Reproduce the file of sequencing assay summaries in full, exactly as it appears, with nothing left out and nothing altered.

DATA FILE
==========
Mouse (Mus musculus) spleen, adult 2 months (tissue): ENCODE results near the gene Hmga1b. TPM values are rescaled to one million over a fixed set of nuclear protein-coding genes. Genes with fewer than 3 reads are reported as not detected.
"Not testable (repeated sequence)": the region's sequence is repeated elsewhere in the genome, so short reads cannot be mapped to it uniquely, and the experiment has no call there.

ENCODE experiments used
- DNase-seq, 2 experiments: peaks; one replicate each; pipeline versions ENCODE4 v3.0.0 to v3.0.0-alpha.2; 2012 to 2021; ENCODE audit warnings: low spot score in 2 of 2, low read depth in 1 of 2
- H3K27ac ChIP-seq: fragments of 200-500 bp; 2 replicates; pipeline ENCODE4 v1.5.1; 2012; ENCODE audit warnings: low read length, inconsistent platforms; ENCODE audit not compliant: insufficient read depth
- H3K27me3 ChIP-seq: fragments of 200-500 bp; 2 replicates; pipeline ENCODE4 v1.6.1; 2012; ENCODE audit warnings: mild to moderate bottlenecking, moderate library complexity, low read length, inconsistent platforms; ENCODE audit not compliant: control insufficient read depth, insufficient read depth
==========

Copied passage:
Mouse (Mus musculus) spleen, adult 2 months (tissue): ENCODE results near the gene Hmga1b. TPM values are rescaled to one million over a fixed set of nuclear protein-coding genes. Genes with fewer than 3 reads are reported as not detected.
"Not testable (repeated sequence)": the region's sequence is repeated elsewhere in the genome, so short reads cannot be mapped to it uniquely, and the experiment has no call there.

ENCODE experiments used
- DNase-seq, 2 experiments: peaks; one replicate each; pipeline versions ENCODE4 v3.0.0 to v3.0.0-alpha.2; 2012 to 2021; ENCODE audit warnings: low spot score in 2 of 2, low read depth in 1 of 2
- H3K27ac ChIP-seq: fragments of 200-500 bp; 2 replicates; pipeline ENCODE4 v1.5.1; 2012; ENCODE audit warnings: low read length, inconsistent platforms; ENCODE audit not compliant: insufficient read depth
- H3K27me3 ChIP-seq: fragments of 200-500 bp; 2 replicates; pipeline ENCODE4 v1.6.1; 2012; ENCODE audit warnings: mild to moderate bottlenecking, moderate library complexity, low read length, inconsistent platforms; ENCODE audit not compliant: control insufficient read depth, insufficient read depth